Contrary to translation, which deals with a written message, Interpreting deals with a spoken message.
While some communication can be done in a form of letters, brochures, or financial statements translated in foreign languages, some situations would call for a spoken message, and the use of an interpreter. This is due partially to the influx of new languages being introduced constantly to our communities. Also, it is partially due to the sensitivity and complexity of certain situations where written message is no longer appropriate. Some examples would include a situation where a mother is giving a birth to a child, where an officer is “reading” Miranda Rights to a person being taken into custody, where a company is terminating an employee, or where a person is being examined or otherwise questioned.
We offer different kinds of interpreting services. Please click here or on the links below to learn more about each type.
- In-person Interpreting (on demand or scheduled)
- Over-the-Phone Interpreting (available 24/7)
- On-Site-Working Interpreters
Language screening and assessment are used to ensure the level of interpreter’s proficiency in all languages he or she speaks is to our standards. Fluency, and a rich vocabulary in both languages are necessary. We give a special attention to their communication and interpersonal skills too.
All our interpreters are bound to adhere to the following Code of Ethics
– Accuracy and Completeness
– Professional Demeanor
– Professional Development
Ongoing quality control includes monitoring, and continuing education. Our program is designed to prevent troubling issues rather than just react to them.
Our experience in providing interpreters in health care, government settings, and legal proceedings assures that your clients, employees, or customers will receive the highest quality, and one of the most trusted services available in our area.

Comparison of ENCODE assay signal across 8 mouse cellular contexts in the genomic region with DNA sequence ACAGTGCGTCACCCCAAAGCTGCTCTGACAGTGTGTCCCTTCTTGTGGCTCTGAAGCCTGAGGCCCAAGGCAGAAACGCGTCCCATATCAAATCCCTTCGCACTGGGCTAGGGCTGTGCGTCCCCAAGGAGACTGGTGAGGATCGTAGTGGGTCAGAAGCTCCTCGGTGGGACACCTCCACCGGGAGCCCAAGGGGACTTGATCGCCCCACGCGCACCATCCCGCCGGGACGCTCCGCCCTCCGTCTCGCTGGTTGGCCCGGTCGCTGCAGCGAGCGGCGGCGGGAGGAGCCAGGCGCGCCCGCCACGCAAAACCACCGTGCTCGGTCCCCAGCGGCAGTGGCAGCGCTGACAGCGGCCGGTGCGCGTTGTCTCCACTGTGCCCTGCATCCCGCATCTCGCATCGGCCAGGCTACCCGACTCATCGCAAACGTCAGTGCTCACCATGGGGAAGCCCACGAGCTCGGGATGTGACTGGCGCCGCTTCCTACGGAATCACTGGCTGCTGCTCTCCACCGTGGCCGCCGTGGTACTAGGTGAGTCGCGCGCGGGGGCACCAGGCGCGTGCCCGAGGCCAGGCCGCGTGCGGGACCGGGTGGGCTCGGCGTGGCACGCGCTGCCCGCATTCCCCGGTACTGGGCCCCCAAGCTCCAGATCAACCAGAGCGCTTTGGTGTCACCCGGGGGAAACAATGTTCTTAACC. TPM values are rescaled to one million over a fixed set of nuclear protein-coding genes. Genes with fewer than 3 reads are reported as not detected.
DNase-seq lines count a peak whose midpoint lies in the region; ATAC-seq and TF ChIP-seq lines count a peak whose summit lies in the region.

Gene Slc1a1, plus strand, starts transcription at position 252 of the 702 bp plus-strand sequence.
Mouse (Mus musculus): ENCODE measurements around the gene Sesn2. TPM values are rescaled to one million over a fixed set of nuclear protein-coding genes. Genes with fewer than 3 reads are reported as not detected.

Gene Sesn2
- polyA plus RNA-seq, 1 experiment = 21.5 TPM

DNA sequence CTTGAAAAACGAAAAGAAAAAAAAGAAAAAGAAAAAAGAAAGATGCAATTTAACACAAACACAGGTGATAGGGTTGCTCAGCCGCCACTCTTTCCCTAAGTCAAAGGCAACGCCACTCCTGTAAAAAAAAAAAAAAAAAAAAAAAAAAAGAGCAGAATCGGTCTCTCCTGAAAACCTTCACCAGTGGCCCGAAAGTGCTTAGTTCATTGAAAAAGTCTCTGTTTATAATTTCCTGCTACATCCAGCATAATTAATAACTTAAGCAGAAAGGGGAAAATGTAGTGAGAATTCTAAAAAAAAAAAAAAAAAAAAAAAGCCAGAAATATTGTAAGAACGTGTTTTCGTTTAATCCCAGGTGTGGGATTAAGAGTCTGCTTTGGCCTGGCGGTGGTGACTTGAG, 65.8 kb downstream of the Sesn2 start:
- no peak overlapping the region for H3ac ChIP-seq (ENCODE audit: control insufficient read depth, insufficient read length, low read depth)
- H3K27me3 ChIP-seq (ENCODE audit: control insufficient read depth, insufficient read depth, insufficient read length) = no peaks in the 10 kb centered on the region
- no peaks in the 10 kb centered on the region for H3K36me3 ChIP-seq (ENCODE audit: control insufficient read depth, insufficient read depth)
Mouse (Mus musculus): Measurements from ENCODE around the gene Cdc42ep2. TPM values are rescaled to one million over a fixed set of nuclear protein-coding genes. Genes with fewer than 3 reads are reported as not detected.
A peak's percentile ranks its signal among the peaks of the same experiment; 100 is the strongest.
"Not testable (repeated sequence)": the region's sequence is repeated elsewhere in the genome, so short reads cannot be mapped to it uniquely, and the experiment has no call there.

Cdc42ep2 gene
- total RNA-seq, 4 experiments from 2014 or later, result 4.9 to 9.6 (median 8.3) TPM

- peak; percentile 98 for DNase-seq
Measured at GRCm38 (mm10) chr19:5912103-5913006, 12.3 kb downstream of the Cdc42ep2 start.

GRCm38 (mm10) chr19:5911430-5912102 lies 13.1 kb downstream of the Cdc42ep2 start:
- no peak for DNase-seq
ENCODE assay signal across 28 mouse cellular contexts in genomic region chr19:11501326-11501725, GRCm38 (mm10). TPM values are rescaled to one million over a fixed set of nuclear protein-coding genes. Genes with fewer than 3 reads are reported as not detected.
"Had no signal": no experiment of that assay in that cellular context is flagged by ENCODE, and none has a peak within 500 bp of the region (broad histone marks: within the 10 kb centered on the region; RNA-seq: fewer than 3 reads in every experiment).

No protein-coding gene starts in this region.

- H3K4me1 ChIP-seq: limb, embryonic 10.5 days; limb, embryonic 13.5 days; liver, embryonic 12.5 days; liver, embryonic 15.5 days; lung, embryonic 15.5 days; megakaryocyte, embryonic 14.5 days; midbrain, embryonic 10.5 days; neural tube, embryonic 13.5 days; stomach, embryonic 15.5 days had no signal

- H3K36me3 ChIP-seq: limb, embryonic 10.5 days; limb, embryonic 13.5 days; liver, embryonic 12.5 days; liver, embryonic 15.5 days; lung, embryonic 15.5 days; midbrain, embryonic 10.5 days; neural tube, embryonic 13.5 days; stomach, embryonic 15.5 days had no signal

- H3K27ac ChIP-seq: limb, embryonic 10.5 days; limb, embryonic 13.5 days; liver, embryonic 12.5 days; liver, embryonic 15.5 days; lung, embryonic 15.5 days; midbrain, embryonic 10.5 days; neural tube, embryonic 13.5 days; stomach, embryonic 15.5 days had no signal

• When greeting your clients, talk to them directly. Even if they do not understand what you are saying, your body language and tone of voice will tell them that you care. This way you will establish bond and trust necessary for successful conversation.
• Be aware of the cultural differences. In some countries handshake is not appropriate, and the lack of eye contact actually shows respect.
• Speak directly to your clients as if the interpreter were not present. For example, instead of saying, “Ask her if she ate this morning,” you should ask your client directly “Have you eaten this morning?”
The most important relationship is that between you and your client.
• Speak at a moderate pace and pause frequently to not overwhelm interpreter with too much information.
• Avoid slang, professional jargon (highly technical terminology), and idioms. Many concepts in our language have no equivalency in other languages.
• Check for client’s understanding. Due to cultural or personal issues, sometimes your clients will feel intimidated and fail to ask questions even when not understanding everything clearly.
• Avoid side conversations with the interpreter in the presence of your client. If you need to address the interpreter, inform the client about it first.
• Introduce him or herself to both you, and your client. He/she will inform you of his/her duties and/or expectations. He/she will tell you that everything will be interpreted accurately and completely (this means that even bad words would be interpreted), and that all information from the conversation will be kept confidential. He/she will ask you to speak slowly, make frequent pauses, and to avoid using slang and too technical vocabulary.
• Use first person speech when interpreting your word and the words of your client. For example, if your client says, “My stomach hurts,” he/she will interpret, “My stomach hurts,” (NOT “She said her stomach hurts.”). If you say, “I will order an Upper GI for you,” she might say, “The interpreter is not familiar with the term the doctor used. She will ask him to clarify it so she can interpret accurately.”
• Stand or sit in an unobtrusive place as much as the room setting allows if interpreting in person.
• Never offer advice or opinions related to anything else beside linguistic and cultural issues.
• Never get into a side conversation without notifying the other person about it. For example (as stated above), interpreter would notify the client first that she need to clarify something with you before starting to talk to you in his/her own words. This way the client is not left aside all confused and not knowing what is going on.
• Sometimes carry a dictionary and/or a notebook to jot down notes while interpreting.